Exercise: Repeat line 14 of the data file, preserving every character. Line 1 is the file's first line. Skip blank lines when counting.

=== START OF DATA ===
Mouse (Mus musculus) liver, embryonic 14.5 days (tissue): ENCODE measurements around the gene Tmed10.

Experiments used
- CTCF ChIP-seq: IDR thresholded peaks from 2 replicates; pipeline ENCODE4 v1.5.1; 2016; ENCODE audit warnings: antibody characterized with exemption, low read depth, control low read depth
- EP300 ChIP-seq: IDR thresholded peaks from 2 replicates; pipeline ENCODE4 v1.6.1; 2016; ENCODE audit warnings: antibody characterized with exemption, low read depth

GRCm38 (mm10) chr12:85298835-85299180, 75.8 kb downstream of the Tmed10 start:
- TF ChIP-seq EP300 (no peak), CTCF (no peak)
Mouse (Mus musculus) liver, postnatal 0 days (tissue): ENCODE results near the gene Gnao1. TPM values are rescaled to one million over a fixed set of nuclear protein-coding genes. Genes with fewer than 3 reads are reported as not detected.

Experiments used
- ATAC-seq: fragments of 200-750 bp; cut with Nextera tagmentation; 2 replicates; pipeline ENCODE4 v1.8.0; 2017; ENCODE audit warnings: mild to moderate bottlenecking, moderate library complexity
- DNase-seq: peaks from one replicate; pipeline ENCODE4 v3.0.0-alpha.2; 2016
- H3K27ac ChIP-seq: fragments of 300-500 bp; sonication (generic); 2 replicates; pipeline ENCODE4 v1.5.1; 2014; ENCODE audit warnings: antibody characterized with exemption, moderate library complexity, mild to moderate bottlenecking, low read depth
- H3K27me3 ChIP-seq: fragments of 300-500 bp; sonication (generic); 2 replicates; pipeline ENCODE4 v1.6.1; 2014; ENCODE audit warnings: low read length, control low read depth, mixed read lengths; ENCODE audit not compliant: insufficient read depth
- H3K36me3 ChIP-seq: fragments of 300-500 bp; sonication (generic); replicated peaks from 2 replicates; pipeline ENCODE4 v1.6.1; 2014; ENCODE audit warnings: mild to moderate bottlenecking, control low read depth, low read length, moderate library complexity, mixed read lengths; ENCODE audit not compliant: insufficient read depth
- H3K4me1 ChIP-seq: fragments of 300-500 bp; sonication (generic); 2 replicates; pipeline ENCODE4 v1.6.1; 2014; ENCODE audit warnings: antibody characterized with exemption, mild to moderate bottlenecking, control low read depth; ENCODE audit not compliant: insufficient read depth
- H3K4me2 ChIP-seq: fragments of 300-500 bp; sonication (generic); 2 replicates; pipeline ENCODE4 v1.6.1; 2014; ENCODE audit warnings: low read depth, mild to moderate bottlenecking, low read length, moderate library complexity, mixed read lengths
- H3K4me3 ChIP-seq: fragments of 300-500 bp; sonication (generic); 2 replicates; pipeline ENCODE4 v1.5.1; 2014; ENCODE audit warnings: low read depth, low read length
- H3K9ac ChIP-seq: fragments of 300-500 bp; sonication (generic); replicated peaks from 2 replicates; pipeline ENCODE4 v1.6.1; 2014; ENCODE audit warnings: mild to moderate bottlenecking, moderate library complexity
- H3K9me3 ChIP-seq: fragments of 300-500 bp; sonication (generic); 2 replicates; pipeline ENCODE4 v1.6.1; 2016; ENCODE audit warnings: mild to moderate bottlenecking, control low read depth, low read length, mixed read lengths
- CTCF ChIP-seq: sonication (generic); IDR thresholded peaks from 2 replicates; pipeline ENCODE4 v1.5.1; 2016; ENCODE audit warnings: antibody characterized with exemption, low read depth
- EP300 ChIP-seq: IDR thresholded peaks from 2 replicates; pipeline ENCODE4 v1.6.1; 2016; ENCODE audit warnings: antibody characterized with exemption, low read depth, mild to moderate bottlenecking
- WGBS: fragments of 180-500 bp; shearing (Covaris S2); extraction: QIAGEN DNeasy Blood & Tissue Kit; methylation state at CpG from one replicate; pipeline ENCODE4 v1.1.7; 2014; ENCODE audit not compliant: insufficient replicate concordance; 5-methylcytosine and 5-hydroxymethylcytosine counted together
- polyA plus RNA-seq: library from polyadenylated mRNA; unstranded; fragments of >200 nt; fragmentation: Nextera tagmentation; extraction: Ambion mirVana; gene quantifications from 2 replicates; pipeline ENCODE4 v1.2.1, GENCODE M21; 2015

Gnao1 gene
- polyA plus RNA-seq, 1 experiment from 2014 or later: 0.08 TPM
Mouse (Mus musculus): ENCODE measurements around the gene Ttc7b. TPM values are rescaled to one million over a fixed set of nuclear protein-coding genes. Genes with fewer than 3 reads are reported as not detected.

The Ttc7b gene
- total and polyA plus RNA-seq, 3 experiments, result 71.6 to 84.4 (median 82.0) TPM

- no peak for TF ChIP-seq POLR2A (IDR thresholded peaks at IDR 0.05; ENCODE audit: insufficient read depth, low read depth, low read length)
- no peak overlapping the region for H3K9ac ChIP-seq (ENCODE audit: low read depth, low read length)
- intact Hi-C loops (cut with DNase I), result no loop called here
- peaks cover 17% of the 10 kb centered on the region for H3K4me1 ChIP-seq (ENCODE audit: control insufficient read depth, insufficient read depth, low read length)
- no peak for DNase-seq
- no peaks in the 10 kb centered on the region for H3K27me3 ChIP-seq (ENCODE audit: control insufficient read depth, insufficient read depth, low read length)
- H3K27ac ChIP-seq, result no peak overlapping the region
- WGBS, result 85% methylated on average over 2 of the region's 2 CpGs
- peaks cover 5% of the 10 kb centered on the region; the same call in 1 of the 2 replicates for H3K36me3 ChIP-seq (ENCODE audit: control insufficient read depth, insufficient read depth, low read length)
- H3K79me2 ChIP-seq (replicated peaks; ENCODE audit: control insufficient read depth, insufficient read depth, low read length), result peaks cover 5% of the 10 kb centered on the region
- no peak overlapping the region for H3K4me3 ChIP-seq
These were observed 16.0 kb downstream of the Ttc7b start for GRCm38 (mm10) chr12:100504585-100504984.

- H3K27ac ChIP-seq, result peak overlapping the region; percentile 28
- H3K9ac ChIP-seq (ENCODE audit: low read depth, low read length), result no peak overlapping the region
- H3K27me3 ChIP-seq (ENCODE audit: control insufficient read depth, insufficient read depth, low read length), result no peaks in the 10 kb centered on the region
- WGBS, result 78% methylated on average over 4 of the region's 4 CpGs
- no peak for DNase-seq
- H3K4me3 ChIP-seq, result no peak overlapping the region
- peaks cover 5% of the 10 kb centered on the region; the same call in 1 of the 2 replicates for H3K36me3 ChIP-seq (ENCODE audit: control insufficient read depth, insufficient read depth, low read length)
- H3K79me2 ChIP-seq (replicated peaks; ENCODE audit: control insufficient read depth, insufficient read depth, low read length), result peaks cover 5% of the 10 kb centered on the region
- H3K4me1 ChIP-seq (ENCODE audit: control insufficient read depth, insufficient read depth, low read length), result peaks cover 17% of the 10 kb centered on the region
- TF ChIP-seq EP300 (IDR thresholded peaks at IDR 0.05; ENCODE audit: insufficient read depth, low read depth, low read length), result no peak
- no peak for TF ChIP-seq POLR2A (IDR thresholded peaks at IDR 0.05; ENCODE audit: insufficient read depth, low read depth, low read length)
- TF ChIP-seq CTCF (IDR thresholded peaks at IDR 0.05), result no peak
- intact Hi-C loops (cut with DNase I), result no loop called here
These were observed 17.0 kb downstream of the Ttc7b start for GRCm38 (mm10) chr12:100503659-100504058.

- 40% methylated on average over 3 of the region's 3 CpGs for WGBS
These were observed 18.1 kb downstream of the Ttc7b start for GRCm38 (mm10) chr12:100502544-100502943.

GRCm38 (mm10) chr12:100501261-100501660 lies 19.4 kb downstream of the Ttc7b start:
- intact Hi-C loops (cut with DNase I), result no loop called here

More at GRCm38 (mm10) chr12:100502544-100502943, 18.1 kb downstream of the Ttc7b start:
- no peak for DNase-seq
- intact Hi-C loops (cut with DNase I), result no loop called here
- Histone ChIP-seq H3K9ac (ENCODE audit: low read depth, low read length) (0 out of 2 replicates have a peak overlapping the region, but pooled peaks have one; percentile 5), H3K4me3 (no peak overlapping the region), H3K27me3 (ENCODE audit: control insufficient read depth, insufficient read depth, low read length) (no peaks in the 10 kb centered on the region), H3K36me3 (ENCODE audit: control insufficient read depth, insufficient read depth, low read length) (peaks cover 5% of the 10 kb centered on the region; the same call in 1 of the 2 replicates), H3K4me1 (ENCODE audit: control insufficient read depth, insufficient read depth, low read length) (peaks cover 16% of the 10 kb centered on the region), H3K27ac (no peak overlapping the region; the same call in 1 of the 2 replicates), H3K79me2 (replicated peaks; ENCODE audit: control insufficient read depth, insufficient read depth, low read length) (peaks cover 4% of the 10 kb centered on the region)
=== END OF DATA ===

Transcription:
- H3K4me1 ChIP-seq: fragments of 300-500 bp; sonication (generic); 2 replicates; pipeline ENCODE4 v1.6.1; 2014; ENCODE audit warnings: antibody characterized with exemption, mild to moderate bottlenecking, control low read depth; ENCODE audit not compliant: insufficient read depth